It is impossible in a website article to do justice to the important and complex topic of breast reconstruction. Nevertheless, I will try and give an overview of the topic.
Two groups of woman come in to be educated about breast reconstruction. The first are women who have had a mastectomy in the past. The second are the women who have a diagnosis of cancer now and are going to require surgery either a lumpectomy or a mastectomy and want to consider starting their reconstruction at the same time as their cancer surgery.
The first group are considered delayed reconstruction and commonly seek reconstruction for one of three reasons: 1) they dislike their bra riding up their chest with no breast to hold it in place, 2) they fear or have experienced their breast prosthesis falling out, or 3) they feel they have lost their “wholeness” as a woman.
For the second group, I emphasis that while reconstruction is important, the priority is to have a good and appropriate cancer plan including surgery, perhaps chemotherapy and / or radiation therapy.
As a generality, there are 2 operations to treat breast cancer: Mastectomy and lumpectomy (or partial mastectomy depending on amount of tissue removed). The decision about which choice is best is made by the woman and her breast cancer surgeon.
If a mastectomy is required, nationally 80% of the reconstructions use some type of breast implant. This leaves 20% to be some tissue rearrangement operation using tummy tissue, back tissue, or removing a piece of tissue completely from the woman, moving it to the chest area and then reconnecting the blood vessels with the operating microscope. This disconnect and reconnect procedure involves microsurgery and is categorized as a free tissue transfer. A common type of this surgery for breast reconstruction uses the lower abdominal skin and is called the DIEP flap. Currently no one does microsurgical free flap breast reconstruction here in the Valley.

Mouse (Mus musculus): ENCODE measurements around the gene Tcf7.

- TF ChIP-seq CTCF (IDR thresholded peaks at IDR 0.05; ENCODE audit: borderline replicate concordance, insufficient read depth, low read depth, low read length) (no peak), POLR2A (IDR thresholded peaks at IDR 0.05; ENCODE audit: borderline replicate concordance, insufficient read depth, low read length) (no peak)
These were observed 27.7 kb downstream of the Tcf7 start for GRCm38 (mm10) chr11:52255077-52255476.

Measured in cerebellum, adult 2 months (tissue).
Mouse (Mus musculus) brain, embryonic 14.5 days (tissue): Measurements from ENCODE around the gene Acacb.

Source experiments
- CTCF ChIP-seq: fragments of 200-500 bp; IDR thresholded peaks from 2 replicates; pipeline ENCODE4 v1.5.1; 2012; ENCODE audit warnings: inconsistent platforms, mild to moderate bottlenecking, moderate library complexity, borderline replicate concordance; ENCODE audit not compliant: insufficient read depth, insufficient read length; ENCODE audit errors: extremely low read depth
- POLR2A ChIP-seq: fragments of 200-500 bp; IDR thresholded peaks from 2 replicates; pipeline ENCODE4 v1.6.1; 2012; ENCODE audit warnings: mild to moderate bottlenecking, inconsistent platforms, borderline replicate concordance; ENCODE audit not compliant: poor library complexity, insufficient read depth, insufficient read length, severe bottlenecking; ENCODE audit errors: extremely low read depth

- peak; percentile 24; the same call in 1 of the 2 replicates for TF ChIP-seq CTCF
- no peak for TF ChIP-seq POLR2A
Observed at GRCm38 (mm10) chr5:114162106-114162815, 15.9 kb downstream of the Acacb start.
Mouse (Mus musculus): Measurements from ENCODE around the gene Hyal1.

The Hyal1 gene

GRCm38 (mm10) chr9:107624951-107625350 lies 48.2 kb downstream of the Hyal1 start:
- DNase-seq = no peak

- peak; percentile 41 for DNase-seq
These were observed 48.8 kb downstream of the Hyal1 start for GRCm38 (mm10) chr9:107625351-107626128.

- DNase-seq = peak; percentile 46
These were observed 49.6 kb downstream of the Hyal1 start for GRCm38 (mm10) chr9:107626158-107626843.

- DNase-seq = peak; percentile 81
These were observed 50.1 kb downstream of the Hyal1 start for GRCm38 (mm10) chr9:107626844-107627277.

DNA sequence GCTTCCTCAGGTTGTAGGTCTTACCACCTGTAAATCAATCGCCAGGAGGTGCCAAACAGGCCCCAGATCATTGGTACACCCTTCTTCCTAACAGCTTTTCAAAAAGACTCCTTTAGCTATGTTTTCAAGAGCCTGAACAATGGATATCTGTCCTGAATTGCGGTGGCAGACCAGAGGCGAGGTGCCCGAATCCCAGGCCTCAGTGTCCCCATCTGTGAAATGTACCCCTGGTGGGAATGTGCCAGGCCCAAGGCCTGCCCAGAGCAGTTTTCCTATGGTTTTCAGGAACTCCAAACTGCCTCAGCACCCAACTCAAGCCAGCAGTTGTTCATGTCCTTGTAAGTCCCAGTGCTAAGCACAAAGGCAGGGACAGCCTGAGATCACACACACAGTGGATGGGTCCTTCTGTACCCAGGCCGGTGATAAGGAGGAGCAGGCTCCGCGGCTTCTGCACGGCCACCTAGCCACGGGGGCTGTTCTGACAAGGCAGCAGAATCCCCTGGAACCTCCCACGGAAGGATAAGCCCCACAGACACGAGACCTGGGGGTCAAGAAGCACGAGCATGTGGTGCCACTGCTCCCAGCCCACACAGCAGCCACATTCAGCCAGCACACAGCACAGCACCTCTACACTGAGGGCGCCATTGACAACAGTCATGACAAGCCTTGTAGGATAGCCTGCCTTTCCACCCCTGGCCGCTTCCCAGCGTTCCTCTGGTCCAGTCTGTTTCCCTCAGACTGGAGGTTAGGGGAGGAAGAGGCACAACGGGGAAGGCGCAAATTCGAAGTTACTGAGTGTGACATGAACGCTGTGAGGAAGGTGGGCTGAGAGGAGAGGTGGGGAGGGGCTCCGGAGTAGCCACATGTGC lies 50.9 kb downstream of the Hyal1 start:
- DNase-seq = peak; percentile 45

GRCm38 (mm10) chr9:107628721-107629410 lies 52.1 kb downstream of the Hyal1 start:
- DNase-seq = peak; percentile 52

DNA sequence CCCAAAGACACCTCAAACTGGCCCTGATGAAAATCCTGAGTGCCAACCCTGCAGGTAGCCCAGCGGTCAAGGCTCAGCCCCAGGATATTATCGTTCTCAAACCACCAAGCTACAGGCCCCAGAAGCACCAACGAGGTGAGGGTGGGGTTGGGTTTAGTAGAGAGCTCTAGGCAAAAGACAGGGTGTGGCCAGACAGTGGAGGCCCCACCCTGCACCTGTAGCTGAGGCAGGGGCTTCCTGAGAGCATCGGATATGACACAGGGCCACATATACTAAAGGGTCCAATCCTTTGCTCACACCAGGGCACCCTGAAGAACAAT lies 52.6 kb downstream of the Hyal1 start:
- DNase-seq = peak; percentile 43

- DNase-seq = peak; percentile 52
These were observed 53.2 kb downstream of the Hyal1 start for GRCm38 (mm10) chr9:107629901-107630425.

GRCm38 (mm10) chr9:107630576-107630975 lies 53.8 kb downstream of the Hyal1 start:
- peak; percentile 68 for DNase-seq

The other breast needs to be considered as well. Depending on its size, shape, and cancer risk some woman choose a preventative prophylactic mastectomy and therefore need bilateral reconstruction. Others women may need a lift or a reduction on the other breast to create a balance between the reconstructed breast and the natural remaining breast.